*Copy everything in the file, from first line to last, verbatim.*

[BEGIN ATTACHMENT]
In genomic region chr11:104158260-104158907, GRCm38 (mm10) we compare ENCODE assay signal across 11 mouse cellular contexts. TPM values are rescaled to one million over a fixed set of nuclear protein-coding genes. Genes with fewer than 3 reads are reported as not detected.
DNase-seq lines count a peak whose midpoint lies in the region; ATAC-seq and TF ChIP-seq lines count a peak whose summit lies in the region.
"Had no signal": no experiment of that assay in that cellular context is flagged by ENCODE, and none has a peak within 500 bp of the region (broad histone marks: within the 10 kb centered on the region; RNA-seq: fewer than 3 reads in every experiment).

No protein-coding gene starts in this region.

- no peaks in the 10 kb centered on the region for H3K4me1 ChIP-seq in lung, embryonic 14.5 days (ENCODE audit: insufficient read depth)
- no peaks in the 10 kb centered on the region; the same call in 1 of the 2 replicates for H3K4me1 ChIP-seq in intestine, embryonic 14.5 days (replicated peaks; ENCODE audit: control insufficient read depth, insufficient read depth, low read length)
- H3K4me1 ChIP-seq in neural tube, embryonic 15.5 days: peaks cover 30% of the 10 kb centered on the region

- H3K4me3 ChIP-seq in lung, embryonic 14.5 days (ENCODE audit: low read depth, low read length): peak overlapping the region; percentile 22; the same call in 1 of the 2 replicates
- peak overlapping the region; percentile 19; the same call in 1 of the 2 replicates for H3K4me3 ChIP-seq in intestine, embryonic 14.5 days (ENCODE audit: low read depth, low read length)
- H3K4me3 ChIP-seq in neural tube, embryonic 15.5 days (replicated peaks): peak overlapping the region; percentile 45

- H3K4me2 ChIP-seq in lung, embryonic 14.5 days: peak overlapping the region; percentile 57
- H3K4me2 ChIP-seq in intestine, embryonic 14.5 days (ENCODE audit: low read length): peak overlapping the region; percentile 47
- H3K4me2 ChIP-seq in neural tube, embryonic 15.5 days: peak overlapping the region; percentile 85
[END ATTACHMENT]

In genomic region chr11:104158260-104158907, GRCm38 (mm10) we compare ENCODE assay signal across 11 mouse cellular contexts. TPM values are rescaled to one million over a fixed set of nuclear protein-coding genes. Genes with fewer than 3 reads are reported as not detected.
DNase-seq lines count a peak whose midpoint lies in the region; ATAC-seq and TF ChIP-seq lines count a peak whose summit lies in the region.
"Had no signal": no experiment of that assay in that cellular context is flagged by ENCODE, and none has a peak within 500 bp of the region (broad histone marks: within the 10 kb centered on the region; RNA-seq: fewer than 3 reads in every experiment).

No protein-coding gene starts in this region.

- no peaks in the 10 kb centered on the region for H3K4me1 ChIP-seq in lung, embryonic 14.5 days (ENCODE audit: insufficient read depth)
- no peaks in the 10 kb centered on the region; the same call in 1 of the 2 replicates for H3K4me1 ChIP-seq in intestine, embryonic 14.5 days (replicated peaks; ENCODE audit: control insufficient read depth, insufficient read depth, low read length)
- H3K4me1 ChIP-seq in neural tube, embryonic 15.5 days: peaks cover 30% of the 10 kb centered on the region

- H3K4me3 ChIP-seq in lung, embryonic 14.5 days (ENCODE audit: low read depth, low read length): peak overlapping the region; percentile 22; the same call in 1 of the 2 replicates
- peak overlapping the region; percentile 19; the same call in 1 of the 2 replicates for H3K4me3 ChIP-seq in intestine, embryonic 14.5 days (ENCODE audit: low read depth, low read length)
- H3K4me3 ChIP-seq in neural tube, embryonic 15.5 days (replicated peaks): peak overlapping the region; percentile 45

- H3K4me2 ChIP-seq in lung, embryonic 14.5 days: peak overlapping the region; percentile 57
- H3K4me2 ChIP-seq in intestine, embryonic 14.5 days (ENCODE audit: low read length): peak overlapping the region; percentile 47
- H3K4me2 ChIP-seq in neural tube, embryonic 15.5 days: peak overlapping the region; percentile 85